Sunday, July 5, 2015

Goslar

Red Baron had been to Goslar on several occasions but during the Museumsreise 2015 we visited two sites I had not seen before. One was the Rammelsberg or rather the mining activity in- and outside, the other the Kaiserpfalz (Imperial Palace).

The Rammelsberg houses an ore mine that had been operational for more than 1,000 years. Tracer analysis of archeological samples unearthed as far away as England show that copper from the Rammelsberg mine even dates back to the 3rd century AD. The mine eventually closed in 1988.

We continue to read in Wikipedia: The ore deposits at the Rammelsberg were caused by the escape of hot, metal-bearing, thermal springs on the sea floor in the Devonian period. This formation is referred to as a sedimentary exhaustive deposit. At the bottom of the Devonian sea, two large lenses of ore were formed that were later caught up in the folding of rocks during the Carboniferous period and so lie overturned at an angle in the mountain where they reach the surface.

One of the main problems of mining and particularly in the Harz mountains is ground water entering the galleries. When the floor of the mining galleries reaches levels well below the earth's surface it becomes necessary to pump out the infiltrating water. In the absence of electricity the miners installed giant overshot waterwheels underground to operate the necessary water pumps.

Giant underground waterwheel (©Wikipedia/pipmaru)
The wheels were driven by water collected in special higher-up ponds. The water was guided in dedicated water galleries to and from the site of the waterwheels and finally released into the valley.

The old water galleries of the Röder mine our group walked through
were rather narrow and sometimes somewhat low

Red Baron's safety helmet clearly shows the traces where his head had hit the ceiling
In the meantime the Rammelsberg mine has become an archeological site. It started in 1999 when a shoe was found on site that was dated 1024. In 2011 archeologists dug out a wooden construction that was identified as Europe's earliest mining gallery supported by wooden pillars and beams.

Archeologist Dr. Klappauf standing in front of his excavation

Painting in Goslar's Municipal Museum: Dr. Klappauf treading the bellows 
of an artisanal smelting furnace. In recent years the archeologist has dug out
a few thousand smelting sites in the Harz region dating as far back as the Middle Ages.

Goslar's other highlight, the Imperial Palace, is strongly connected with the mining activity at the Rammelsberg. In 1005, attracted by the presence of silver, King Henry II had his Kaiserpfalz built at the foot of the mountain. It comprised a wide complex of buildings including a large abbey church containing an Imperial Throne and the so-called Krodo Altar both made from bronze in the second half of the 11th century.

The renovated Kaiserpfalz in the 19th century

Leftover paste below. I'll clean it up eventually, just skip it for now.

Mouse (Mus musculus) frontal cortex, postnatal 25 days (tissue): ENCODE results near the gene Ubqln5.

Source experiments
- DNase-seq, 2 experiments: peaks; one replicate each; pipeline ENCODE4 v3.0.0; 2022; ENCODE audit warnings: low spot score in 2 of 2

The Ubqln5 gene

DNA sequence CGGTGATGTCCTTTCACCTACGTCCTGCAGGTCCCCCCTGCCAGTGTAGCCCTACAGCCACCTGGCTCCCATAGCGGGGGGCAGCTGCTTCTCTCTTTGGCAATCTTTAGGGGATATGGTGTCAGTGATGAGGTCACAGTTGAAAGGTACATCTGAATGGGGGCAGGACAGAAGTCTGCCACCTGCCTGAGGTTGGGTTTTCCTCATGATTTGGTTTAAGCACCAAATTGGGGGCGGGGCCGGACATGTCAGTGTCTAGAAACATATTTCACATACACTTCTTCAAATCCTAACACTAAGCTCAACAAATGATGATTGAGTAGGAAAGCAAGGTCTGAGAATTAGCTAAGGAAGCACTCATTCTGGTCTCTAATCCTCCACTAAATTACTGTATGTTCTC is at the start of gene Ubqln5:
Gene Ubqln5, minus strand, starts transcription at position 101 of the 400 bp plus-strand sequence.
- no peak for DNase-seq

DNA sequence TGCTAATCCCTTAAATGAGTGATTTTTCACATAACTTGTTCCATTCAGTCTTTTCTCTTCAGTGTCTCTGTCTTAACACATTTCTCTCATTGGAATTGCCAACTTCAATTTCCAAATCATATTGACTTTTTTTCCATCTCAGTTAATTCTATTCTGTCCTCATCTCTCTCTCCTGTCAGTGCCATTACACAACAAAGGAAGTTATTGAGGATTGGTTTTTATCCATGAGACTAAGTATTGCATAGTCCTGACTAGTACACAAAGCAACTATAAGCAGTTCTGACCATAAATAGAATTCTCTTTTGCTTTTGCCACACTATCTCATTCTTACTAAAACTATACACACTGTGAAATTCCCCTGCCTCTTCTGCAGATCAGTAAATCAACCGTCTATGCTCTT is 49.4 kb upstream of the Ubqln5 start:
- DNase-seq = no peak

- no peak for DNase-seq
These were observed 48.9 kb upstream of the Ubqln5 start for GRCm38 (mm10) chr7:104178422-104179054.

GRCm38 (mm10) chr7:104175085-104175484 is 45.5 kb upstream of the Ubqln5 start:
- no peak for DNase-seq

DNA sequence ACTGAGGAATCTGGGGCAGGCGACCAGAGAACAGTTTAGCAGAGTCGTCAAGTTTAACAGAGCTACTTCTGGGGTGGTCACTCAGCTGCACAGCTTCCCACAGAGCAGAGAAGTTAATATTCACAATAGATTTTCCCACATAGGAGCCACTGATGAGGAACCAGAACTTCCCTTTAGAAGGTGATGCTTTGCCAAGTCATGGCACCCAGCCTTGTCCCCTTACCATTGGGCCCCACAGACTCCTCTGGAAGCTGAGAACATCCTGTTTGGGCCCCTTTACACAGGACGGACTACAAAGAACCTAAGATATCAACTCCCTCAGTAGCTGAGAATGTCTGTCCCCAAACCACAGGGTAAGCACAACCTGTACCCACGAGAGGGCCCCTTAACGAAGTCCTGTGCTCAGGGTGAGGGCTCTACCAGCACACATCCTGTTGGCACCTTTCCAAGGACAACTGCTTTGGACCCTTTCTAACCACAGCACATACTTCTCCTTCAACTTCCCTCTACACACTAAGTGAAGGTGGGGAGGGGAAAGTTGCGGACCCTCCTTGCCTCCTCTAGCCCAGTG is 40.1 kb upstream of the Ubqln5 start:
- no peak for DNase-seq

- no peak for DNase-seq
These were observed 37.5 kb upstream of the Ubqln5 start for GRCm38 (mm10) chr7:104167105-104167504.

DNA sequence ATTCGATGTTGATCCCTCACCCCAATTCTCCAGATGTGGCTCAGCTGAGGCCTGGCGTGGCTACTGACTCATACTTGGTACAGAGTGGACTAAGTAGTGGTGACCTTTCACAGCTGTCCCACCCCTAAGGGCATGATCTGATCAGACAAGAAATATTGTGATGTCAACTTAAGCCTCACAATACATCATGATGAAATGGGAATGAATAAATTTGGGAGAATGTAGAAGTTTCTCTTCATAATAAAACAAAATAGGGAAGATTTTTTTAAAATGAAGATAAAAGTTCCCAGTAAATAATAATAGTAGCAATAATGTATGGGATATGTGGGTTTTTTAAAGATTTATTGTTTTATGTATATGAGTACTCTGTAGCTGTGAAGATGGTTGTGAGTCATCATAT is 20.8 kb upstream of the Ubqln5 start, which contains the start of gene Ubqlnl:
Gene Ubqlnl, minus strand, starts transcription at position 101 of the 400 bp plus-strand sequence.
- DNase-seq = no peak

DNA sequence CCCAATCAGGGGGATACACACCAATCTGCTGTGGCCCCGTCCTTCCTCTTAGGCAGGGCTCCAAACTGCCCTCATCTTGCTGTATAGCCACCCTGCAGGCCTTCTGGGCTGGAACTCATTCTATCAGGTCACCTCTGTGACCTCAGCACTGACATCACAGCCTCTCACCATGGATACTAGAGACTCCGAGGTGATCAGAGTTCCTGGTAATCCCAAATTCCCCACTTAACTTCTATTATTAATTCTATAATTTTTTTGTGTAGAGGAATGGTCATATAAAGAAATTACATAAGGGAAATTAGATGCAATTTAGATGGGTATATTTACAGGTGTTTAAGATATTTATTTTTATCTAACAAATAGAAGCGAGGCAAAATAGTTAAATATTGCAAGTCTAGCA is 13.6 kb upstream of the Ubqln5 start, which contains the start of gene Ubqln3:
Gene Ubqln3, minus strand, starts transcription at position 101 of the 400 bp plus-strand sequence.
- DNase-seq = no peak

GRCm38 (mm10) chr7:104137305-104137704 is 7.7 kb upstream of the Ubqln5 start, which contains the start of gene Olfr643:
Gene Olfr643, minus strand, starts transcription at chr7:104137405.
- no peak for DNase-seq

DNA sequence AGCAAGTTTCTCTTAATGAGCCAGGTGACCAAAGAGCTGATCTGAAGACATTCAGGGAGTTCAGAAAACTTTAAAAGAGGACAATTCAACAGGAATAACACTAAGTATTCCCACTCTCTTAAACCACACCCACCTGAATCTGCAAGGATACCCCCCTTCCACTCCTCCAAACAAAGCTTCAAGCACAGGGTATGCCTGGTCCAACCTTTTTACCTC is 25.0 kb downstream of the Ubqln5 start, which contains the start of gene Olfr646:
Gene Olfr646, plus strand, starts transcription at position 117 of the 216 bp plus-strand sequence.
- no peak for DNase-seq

Already in the middle of the 13th century the buildings of the Imperial Residence started to fall into ruins. Eventually the church was reduced to just one entrance hall. However, the ill-fated alliance of throne and altar in German history came to an end neither then nor with the Reformation. On the contrary, Luther's Church needed and sought the support of the territorial princes not only against the Catholic Counter-Reformation but against Protestant heretics too.

In the second half of the 19th century Goslar's Prussian rulers had the Imperial Palace reconstructed as a national shrine and accelerated the building activity following the foundation of the 2nd Reich in 1871. Hence the former Kaisersaal is decorated with wall paintings commemorating events in German history. Again, Luther's Reformation is one of the key events for Germany's "Prussian" north.

Luther in Worms: God help me, Amen
The centerpiece of all the paintings however is the apotheosis of the Kaiserreich (Empire) dated 1875.
Apotheosis of the 2nd Reich (©Wikipedia/Jim Steakley)
It shows the "new" Kaiser Wilhelm on horseback followed by his son Friedrich, who in 1888 was emperor for only 99 days. Friedrich's son the later Wilhelm II is depicted as a boy on the right-hand side in a blue uniform in an awkward pose partly covered by the pillar, perhaps to hide his crippled left arm? In such a allegoric painting you will expect to find Bismarck who is standing together with General Moltke, the former hammering on the new Reich's cornerstone. The presentation is crowned by, among others, Emperor Barbarossa and Prussia's Joan of Arc Queen Louise pointing to her son Wilhelm, the new emperor. In front of the painting you will recognize Dame Germania and Father Rhine with the annexation of the Alsace now Germany's river and no longer Germany's border.

Wilhelm's equestrian statue in front of Goslar's Kaiserpfalz
In vain in the late 19th century German nationalists tried to elevate the first emperor of the 2nd Reich surnaming him the Great.

To have a look at the Imperial Throne you must visit the Kaiserpfalz ...

 ... the Krodo-Altar nowadays is on display in Goslar's Municipal Museum ...  

so eventually throne and altar became separated.
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